But that type of analysis misses the bigger picture: Newman’s portions of the 3rd voted against her in the 2020 primary that saw moderate Democrat Dan Lipinski lose renomination. That suggests that her territorial advantage may be practically non-existent under the hood, a potentially-damning reality in a race against the better-funded Casten.
Both contenders have more or less kept the gloves on during the contentious primary, but Newman has still managed to damage herself, as evidenced by a relatively-recent bribery scandal in which she purportedly had a paid contract with a prospective opponent drawn up to keep him out of the race. Polling has been scarce here, but Casten’s modest leads in his own internals suggest that he is the favorite to win a close race. Leans Casten
This Biden +11 seat, connecting DuPage and Cook, is red enough down-ballot to be rated Leans Democratic. In other words, it is a feasible target for the GOP in a good environment. The Republican nomination is also being decided in a close primary, where Village President Keith Pekau and Mayor Gary Grasso stand out from the rest of the field. (Rob Cruz and Scott Kaspar have also raised decent sums of money)
Districts 7 and 8 will witness progressive challenges to well-established incumbents. The first is a rematch between Kina Collins and Danny Davis in one of Chicago’s three black-opportunity districts. Davis beat Collins 60-16% in 2020, but could face a closer race this time around because his opponent outraised him. Perhaps Collins will be lucky enough to follow in the footsteps of Cori Bush, who narrowly beat long-time incumbent Lacy Clay in Missouri’s 1st district after losing comfortably two years before, though her 37% starting position was much higher than Collins’s would be. The 7th is also less black than the 1st and 2nd districts, so we could see progressive whites making a difference for Collins as they did for Bush – another similarity to MO-01. Leans Davis
Less vulnerable is Raja Krishnamoorthi, who faces a well-funded challenge from left-wing businessman Junaid Ahmed in the suburban 8th district. National progressive groups so far seem less enthusiastic about his candidacy, though, suggesting a comfortable victory for the incumbent is imminent. Safe Krishnamoorthi The general election in this Biden +15 seat is rated Likely Democratic as a precaution, but is much closer to safe because the GOP has not prioritized recruitment here.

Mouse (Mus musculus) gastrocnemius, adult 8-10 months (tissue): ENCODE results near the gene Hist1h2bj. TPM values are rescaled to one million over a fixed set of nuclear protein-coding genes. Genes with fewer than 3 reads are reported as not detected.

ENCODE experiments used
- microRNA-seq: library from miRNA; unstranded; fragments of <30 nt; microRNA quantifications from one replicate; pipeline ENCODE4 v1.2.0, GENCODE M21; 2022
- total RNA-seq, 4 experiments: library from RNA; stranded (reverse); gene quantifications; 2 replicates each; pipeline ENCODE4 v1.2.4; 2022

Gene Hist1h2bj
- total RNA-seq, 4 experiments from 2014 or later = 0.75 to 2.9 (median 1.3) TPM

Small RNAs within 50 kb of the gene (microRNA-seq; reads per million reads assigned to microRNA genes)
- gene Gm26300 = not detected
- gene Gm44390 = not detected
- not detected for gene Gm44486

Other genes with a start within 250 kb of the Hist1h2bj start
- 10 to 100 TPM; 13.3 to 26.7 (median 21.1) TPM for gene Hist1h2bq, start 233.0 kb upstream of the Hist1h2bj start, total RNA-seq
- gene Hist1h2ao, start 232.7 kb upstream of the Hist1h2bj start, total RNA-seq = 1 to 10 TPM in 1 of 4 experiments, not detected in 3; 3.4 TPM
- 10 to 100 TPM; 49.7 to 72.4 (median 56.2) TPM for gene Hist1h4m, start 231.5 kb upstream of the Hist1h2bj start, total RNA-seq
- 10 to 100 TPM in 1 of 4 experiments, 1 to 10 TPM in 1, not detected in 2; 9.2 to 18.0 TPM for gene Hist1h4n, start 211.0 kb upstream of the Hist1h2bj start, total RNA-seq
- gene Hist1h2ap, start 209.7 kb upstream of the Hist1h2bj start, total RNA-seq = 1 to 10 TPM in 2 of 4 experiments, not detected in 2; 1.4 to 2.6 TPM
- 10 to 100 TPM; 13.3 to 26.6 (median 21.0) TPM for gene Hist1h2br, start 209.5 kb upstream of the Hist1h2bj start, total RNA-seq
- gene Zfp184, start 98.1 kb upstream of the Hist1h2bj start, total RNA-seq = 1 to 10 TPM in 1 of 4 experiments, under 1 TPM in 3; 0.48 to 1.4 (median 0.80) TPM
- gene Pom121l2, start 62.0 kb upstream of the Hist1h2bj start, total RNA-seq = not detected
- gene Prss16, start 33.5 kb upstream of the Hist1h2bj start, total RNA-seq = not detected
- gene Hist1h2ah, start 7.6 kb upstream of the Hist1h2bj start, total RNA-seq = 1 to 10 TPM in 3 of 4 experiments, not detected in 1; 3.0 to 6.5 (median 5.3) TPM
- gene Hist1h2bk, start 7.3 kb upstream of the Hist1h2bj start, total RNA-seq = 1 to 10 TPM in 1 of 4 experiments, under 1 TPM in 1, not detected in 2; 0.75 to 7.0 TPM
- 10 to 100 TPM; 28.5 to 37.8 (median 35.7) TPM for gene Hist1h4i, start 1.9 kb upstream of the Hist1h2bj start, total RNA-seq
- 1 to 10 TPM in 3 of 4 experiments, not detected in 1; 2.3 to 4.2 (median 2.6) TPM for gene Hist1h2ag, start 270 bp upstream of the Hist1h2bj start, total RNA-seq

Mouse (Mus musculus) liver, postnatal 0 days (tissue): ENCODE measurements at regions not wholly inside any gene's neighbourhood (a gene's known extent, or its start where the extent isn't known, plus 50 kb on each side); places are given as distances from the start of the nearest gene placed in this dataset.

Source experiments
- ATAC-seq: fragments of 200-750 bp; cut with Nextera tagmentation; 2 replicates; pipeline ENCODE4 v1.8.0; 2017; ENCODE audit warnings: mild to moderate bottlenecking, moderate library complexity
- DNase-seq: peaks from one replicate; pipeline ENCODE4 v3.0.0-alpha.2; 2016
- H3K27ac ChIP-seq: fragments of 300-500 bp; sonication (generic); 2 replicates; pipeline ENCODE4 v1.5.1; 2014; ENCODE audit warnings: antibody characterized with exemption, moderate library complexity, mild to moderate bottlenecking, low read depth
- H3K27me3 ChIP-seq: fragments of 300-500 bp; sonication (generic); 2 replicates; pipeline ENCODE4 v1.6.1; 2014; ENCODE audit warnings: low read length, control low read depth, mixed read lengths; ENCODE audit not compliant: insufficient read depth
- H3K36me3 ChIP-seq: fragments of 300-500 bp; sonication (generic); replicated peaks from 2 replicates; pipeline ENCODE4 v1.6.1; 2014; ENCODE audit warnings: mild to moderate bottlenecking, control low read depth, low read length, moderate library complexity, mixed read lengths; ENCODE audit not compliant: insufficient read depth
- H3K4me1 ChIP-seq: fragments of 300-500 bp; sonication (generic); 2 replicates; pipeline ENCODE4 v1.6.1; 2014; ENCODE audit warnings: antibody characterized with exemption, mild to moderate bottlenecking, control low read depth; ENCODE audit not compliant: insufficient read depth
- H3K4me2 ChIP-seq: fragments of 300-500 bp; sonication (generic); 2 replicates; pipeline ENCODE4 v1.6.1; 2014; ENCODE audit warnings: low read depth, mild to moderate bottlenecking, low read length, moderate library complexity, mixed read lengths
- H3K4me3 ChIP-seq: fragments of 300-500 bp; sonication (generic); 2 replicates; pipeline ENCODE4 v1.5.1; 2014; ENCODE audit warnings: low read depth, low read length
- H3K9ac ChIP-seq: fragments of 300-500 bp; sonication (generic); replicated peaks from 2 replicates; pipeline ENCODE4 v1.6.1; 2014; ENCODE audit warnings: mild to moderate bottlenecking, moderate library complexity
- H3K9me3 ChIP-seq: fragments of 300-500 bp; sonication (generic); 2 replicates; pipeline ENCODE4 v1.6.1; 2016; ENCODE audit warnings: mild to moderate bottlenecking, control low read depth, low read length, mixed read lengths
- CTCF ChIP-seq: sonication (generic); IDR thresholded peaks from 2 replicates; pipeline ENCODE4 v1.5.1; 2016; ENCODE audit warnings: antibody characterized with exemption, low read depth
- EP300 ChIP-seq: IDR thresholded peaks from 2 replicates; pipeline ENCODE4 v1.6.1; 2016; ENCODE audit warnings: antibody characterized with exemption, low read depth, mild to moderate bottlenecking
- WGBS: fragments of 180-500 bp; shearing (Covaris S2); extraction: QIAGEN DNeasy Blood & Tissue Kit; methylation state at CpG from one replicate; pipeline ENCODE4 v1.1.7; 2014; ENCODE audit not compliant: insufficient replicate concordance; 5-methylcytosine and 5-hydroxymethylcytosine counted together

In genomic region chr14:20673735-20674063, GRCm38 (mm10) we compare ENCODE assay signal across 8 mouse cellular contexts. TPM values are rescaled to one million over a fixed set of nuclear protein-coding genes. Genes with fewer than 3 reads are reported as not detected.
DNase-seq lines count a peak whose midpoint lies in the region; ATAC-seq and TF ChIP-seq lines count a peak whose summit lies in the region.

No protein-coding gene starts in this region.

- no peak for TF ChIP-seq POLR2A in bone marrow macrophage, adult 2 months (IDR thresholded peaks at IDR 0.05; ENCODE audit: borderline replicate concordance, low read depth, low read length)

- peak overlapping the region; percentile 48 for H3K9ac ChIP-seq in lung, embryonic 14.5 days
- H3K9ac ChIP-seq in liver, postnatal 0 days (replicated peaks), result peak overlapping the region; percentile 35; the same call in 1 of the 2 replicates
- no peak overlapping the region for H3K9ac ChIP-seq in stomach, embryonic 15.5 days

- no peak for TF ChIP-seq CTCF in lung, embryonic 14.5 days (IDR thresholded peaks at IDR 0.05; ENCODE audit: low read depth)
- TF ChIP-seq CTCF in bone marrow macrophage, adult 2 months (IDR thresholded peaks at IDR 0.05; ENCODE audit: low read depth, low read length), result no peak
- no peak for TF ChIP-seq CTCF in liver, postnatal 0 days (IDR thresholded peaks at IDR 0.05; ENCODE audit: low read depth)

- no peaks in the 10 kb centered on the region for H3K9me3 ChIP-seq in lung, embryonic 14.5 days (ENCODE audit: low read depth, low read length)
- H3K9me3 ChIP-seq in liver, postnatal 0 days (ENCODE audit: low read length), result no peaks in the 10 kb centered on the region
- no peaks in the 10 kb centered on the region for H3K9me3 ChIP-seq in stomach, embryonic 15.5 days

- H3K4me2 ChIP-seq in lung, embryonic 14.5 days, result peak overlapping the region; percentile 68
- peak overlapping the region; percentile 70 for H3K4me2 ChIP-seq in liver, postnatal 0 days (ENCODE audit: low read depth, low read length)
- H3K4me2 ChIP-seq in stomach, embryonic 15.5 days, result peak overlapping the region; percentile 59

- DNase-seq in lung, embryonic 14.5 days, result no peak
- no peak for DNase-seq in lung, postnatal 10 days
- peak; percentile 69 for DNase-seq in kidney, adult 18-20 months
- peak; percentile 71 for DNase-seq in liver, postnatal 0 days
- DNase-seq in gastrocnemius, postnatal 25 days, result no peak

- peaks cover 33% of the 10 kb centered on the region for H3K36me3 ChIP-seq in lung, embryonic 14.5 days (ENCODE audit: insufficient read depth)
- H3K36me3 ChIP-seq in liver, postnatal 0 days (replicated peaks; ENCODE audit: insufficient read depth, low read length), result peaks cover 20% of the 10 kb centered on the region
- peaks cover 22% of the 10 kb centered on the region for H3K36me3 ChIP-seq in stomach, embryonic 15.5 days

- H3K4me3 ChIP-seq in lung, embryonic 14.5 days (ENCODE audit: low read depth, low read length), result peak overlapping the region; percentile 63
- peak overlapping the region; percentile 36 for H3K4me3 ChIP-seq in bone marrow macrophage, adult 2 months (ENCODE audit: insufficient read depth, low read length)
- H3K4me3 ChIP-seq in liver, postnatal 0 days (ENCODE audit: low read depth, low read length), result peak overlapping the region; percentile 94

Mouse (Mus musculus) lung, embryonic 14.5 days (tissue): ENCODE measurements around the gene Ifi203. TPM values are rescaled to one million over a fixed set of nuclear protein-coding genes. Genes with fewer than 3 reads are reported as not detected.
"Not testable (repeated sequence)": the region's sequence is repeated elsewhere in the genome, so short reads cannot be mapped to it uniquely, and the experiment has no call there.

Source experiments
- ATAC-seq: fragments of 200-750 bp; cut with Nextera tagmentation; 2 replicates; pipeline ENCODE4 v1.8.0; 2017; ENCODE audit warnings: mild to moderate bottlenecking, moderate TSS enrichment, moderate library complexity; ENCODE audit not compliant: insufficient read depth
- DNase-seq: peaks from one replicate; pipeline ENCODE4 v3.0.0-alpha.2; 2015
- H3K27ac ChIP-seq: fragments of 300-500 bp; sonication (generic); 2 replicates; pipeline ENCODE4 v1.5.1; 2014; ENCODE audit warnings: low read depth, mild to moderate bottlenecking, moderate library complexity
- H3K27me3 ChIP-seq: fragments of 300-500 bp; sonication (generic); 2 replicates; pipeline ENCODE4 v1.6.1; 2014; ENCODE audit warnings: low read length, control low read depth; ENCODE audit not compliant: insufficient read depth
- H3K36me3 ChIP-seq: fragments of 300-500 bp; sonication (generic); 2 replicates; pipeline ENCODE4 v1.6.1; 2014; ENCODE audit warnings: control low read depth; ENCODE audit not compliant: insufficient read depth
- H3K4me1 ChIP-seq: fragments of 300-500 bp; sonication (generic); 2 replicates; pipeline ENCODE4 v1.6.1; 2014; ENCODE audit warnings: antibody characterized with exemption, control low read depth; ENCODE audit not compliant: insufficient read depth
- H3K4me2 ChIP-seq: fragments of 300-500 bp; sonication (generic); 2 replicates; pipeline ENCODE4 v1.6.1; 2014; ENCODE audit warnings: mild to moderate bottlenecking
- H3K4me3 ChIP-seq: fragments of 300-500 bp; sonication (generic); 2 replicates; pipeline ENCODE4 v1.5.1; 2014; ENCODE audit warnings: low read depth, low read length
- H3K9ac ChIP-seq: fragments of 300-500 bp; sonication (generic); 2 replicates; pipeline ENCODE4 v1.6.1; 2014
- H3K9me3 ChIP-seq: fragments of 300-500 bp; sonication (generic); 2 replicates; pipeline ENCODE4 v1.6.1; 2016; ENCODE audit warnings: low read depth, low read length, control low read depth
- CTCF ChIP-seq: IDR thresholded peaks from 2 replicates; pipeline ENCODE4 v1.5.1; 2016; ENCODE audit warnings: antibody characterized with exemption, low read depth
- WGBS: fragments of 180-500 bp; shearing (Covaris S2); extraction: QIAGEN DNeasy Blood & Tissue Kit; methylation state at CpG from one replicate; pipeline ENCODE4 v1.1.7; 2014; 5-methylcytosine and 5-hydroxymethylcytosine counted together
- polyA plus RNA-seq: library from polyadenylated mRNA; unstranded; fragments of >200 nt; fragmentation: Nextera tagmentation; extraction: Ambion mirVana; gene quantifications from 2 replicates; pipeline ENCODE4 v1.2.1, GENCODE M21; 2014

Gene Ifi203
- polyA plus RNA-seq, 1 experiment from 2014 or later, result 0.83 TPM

Districts 11 and 14 are both double-digit Biden seats that Republicans are hoping to compete for in a good environment. The 11th, a Biden +15 seat rated Likely Democratic, will likely see a matchup between long-time Democrat Bill Foster and Republican Catalina Lauf. District 14th, only Biden +11, is the more competitive of the two on paper despite redistricters’ attempts to make it bluer. Lauren Underwood, previously the Representative of the median House seat under the old lines, finds herself in a safer Leans Democratic race this year.
The best Democratic pickup opportunity in Illinois is the 13th district, a redrawn version of Rodney Davis’s centrally-located seat that clocks in at Biden +11. This open district is currently rated Leans Democratic (flip) but could realistically be held by Republicans under ideal conditions. Democrats have a lot going for them with nominee Nikki Budzinski, a well-funded mainstream candidate who is likely to win the primary. Safe Budzinski On the Republican side former federal prosecutor Jesse Reising is the frontrunner for the nomination, but faces credible competition from Regan Deering. Leans Reising
District 17, a Biden +8 seat located in rightward-trending northwestern Illinois, remains the best turnover opportunity for state Republicans, most of whom have unified behind 2020 nominee Esther Joy King. The redrawn version of the 17th is much bluer than the Trump-won iteration of the seat represented by retiring Democrat Cheri Bustos, but it belongs in the Tossup column this year given political directionality and strong recruitment.
Democrats have engaged in a free-for-all primary here since Bustos announced her long-expected retirement. Polling suggests a tight race between meteorologist Eric Sorenson and progressive state Representative Litesa Wallace. Regardless of the winner, Split Ticket expects a heavily-regionalized primary with a completely-fractured Rockford-area vote. Leans Sorenson